A How-To Guide for Propagating Bromeliads: How fast do Bromeliad Pups grow / is it still alive?

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A How-To Guide for Propagating Bromeliads

By SongofJoy
January 3, 2012

When it comes to separating a bromeliad offset, often called a pup, from the mother plant, many people develop a case of "separation anxiety." I know I did. While it isn't terribly difficult to do, there are some basic guidelines to follow in order to achieve success.

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Felian
Jun 17, 2018 2:46 AM CST
Hello Gardeners!

I have separated and re-potted my bromeliad pups about half a year ago.

Yesterday, i have taken them out of their pots to check on them, and found that one of them hasn't grown roots and has rotted from below (it wasn't visible in the leaves, which appeared to be alive?). But i also think that this plant hasn't really grown since i separated it from its parent plant.

The other pup, as far as i can tell, has grown a bit... but now i'm not sure how to tell whether it is still alive. This one has grown roots, but the root connecting the root network to the plant is rather thin...

As far as i'm informed, the roots are basically only for anchoring, and they take nutrition via their leaves... but i still am confused.

How fast do bromeliad pups grow once they are on their own?

How can i tell whether the plant is still alive? Would it go brown and wither? Is it definitely alive as long as the leaves are green?

it would be awesome if someone can give me more info. i can only find lots of info on general propagation, but not on "older" pups.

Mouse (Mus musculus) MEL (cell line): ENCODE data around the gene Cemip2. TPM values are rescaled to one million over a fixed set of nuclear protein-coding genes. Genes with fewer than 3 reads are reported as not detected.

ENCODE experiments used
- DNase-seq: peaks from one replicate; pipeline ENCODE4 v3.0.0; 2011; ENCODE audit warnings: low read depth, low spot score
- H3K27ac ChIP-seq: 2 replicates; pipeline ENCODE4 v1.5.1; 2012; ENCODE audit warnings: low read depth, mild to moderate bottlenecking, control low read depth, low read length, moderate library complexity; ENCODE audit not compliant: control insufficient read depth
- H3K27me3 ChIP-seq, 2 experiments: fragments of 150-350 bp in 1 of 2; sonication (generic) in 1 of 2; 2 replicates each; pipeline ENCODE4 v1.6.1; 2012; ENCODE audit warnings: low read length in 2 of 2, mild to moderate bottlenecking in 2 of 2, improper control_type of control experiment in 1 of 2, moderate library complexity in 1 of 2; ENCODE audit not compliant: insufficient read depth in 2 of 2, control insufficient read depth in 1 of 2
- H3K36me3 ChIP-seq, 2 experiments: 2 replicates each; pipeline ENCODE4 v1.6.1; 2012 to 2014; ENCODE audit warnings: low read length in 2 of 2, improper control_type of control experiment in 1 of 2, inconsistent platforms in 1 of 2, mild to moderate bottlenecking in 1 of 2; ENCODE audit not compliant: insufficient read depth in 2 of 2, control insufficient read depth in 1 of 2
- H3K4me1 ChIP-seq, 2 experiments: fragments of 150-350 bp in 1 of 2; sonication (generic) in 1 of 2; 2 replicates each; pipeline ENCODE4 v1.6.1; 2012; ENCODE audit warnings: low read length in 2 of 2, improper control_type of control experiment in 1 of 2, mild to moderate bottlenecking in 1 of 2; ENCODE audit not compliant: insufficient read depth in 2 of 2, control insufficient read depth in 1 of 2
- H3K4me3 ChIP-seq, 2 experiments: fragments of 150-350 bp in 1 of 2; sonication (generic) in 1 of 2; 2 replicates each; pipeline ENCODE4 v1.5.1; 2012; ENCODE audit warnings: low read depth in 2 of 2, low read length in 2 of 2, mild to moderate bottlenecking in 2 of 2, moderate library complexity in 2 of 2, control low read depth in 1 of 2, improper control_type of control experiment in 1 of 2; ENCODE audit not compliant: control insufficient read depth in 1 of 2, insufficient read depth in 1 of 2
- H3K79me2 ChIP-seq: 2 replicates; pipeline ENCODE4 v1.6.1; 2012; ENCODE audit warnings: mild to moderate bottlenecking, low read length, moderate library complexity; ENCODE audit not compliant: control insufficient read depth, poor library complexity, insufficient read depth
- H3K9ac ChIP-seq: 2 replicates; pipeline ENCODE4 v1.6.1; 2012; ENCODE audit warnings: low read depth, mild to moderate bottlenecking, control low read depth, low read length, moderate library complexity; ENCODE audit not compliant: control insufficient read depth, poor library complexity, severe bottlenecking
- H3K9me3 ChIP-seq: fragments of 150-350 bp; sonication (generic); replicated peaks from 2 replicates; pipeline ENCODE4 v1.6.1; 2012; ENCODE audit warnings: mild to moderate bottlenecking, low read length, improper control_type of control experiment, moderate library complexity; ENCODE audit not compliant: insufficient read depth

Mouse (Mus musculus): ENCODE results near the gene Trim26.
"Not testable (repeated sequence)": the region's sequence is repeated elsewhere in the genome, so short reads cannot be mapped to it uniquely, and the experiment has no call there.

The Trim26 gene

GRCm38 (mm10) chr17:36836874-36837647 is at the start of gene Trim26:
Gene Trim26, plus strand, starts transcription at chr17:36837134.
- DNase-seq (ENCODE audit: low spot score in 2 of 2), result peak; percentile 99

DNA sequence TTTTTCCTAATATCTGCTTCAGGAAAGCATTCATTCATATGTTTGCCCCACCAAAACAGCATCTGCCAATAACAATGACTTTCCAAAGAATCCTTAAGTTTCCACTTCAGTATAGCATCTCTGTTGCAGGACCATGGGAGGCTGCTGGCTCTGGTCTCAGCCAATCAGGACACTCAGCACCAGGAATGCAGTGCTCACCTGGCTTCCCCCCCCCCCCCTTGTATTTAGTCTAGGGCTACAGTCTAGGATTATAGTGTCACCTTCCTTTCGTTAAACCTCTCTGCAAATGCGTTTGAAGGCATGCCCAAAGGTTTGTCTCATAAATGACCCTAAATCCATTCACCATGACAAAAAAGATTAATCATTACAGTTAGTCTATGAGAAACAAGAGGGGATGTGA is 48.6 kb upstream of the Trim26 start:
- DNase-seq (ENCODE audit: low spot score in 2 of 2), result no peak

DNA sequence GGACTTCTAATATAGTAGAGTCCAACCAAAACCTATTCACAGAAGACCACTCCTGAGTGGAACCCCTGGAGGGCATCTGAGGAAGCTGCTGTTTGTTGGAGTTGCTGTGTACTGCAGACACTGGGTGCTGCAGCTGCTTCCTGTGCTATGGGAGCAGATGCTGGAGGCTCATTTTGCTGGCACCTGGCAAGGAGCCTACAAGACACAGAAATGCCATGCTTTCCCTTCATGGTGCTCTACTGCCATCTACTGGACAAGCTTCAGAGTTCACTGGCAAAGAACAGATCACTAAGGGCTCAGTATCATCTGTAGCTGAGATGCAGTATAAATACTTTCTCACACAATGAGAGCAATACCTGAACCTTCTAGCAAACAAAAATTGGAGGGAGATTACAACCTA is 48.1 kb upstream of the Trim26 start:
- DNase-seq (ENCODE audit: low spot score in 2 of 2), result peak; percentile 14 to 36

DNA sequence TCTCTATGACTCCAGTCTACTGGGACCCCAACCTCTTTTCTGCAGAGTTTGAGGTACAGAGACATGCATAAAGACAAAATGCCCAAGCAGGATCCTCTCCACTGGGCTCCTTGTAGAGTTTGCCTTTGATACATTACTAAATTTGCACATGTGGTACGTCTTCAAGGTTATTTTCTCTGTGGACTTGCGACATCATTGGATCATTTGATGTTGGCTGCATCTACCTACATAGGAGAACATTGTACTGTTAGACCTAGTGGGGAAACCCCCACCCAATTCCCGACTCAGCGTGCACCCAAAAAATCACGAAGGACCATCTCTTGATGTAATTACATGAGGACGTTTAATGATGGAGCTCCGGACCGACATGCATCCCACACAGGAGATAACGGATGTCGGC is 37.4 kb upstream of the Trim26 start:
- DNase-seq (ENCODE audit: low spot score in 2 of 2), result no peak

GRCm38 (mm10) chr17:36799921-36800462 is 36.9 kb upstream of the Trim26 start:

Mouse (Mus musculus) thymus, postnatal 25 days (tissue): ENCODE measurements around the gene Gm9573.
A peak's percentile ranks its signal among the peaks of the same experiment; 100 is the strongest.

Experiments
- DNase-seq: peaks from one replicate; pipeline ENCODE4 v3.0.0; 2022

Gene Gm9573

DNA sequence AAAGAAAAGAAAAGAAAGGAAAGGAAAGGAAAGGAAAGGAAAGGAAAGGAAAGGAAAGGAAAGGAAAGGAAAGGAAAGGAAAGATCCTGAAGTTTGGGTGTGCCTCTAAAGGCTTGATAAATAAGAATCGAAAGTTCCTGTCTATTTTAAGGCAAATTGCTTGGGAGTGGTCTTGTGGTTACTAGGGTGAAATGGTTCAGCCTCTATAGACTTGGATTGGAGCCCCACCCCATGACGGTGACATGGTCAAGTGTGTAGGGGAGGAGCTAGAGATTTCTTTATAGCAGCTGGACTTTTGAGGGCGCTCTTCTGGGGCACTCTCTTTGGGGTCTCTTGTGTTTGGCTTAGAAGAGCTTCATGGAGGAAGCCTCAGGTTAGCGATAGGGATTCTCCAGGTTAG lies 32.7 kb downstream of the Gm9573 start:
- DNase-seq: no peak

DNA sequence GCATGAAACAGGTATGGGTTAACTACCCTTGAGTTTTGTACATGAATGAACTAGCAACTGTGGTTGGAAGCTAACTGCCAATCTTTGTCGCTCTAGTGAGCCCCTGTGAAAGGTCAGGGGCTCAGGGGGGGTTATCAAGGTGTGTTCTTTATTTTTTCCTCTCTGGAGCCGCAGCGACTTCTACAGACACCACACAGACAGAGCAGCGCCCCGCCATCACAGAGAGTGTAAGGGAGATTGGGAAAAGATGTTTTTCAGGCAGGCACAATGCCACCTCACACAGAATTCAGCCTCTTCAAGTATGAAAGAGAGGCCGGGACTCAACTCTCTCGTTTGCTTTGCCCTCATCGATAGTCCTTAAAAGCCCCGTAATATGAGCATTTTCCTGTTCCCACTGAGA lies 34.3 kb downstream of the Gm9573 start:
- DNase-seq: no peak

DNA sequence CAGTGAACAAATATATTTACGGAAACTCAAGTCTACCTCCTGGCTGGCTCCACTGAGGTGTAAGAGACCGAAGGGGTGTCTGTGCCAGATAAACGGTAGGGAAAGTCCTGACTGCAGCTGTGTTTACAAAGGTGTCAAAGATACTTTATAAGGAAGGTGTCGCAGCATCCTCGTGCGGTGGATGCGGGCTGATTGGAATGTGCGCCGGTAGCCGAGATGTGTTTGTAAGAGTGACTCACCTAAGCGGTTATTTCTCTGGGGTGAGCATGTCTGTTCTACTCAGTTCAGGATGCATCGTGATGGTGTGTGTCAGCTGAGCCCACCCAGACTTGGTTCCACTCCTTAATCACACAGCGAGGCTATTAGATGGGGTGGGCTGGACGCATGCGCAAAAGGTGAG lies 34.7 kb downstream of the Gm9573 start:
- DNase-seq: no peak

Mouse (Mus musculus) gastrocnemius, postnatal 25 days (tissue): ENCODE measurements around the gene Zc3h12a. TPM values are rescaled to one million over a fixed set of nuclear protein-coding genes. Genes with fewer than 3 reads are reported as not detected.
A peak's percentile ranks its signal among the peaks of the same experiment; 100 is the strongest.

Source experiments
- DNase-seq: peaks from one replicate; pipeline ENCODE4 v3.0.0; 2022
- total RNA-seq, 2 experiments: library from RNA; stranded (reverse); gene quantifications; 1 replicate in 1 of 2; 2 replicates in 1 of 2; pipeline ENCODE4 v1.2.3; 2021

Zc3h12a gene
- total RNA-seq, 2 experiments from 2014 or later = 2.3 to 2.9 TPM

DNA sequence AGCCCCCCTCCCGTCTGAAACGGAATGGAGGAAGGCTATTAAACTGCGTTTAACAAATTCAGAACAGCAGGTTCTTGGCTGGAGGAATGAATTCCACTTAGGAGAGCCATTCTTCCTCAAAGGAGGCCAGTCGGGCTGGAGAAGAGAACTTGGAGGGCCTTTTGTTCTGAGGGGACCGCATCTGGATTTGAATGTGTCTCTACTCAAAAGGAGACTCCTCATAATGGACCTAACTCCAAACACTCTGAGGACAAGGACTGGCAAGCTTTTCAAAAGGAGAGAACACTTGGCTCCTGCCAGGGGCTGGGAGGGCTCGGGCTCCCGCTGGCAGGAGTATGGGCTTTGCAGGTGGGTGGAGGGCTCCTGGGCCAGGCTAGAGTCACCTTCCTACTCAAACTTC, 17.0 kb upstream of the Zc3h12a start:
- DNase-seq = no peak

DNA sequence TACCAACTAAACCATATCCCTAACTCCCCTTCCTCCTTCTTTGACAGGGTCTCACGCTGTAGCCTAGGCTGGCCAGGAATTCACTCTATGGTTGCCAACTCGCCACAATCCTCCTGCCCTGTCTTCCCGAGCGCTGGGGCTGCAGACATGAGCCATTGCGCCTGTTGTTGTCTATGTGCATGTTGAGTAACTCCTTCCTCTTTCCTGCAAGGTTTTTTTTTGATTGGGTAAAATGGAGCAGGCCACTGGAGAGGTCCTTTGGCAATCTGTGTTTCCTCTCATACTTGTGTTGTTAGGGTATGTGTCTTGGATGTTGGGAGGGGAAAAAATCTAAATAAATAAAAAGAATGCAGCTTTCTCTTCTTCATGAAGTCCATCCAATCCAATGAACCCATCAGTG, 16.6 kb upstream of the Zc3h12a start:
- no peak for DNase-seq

Name: Kristi
east Texas pineywoods (Zone 8a)
Bromeliad Butterflies Canning and food preservation Bulbs Birds Vermiculture
Dog Lover Cat Lover Winter Sowing Bookworm Ponds Vegetable Grower
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pod
Jun 17, 2018 6:28 AM CST
@Felian I don't have answers but will watch and hope to learn from your questions as well. Shrug!

I have noticed some of mine haven't formed root systems either but I haven't had one rot as yet.
Be content moving inch by inch because, by days end, the inches, will add up to feet and yards.

Fulfilling ambitious objectives is usually done one step at a time.

Felian
Sep 20, 2018 2:30 PM CST
Hello,
update:
now, the pup has turned brown. it is dead now officially. :(
i'll just have to try again with the propagation of the next bromeliad...
Name: Kristi
east Texas pineywoods (Zone 8a)
Bromeliad Butterflies Canning and food preservation Bulbs Birds Vermiculture
Dog Lover Cat Lover Winter Sowing Bookworm Ponds Vegetable Grower
Image
pod
Sep 20, 2018 8:38 PM CST
I am sorry you lost your pup. How large was it when you separated it from the parent plant?
Be content moving inch by inch because, by days end, the inches, will add up to feet and yards.

Fulfilling ambitious objectives is usually done one step at a time.

Felian
Oct 2, 2018 3:48 PM CST
about 10-15 cm high. half the height of the parent plant i think. for quite a while, it looked alive, but i can't deny its departure anymore. Sighing!
now i have a new guzmania that also already has two pups, but i'm afraid to cut them off and kill them, too. but i think i just gotta try again...
Name: Kristi
east Texas pineywoods (Zone 8a)
Bromeliad Butterflies Canning and food preservation Bulbs Birds Vermiculture
Dog Lover Cat Lover Winter Sowing Bookworm Ponds Vegetable Grower
Image
pod
Oct 2, 2018 7:17 PM CST
Good luck with them if you give it a try. Crossing Fingers! Let us know how it goes...
Be content moving inch by inch because, by days end, the inches, will add up to feet and yards.

Fulfilling ambitious objectives is usually done one step at a time.

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